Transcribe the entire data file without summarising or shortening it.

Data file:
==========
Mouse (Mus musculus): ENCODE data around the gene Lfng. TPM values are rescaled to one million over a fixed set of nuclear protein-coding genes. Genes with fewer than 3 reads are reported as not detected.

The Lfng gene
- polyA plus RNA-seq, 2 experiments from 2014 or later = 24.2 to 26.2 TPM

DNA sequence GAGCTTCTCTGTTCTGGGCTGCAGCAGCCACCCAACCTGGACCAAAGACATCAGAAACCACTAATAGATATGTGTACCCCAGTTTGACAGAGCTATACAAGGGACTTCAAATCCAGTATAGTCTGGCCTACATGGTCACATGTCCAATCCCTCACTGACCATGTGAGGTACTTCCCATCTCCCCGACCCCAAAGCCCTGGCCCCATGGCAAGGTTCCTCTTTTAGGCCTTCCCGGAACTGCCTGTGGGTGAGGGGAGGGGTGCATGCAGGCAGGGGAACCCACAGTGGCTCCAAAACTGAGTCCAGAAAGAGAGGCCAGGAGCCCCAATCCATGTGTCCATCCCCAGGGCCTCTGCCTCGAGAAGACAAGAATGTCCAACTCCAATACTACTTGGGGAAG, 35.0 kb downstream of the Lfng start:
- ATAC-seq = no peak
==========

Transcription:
Mouse (Mus musculus): ENCODE data around the gene Lfng. TPM values are rescaled to one million over a fixed set of nuclear protein-coding genes. Genes with fewer than 3 reads are reported as not detected.

The Lfng gene
- polyA plus RNA-seq, 2 experiments from 2014 or later = 24.2 to 26.2 TPM

DNA sequence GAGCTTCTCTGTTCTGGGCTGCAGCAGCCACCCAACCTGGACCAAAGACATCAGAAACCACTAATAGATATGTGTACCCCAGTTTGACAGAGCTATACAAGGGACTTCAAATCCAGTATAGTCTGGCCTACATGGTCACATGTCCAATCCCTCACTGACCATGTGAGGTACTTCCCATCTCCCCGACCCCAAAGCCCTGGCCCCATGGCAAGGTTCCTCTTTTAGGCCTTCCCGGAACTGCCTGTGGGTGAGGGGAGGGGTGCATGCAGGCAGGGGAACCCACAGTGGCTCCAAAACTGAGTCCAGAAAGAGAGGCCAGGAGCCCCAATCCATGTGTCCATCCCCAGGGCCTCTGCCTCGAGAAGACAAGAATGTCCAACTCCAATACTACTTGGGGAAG, 35.0 kb downstream of the Lfng start:
- ATAC-seq = no peak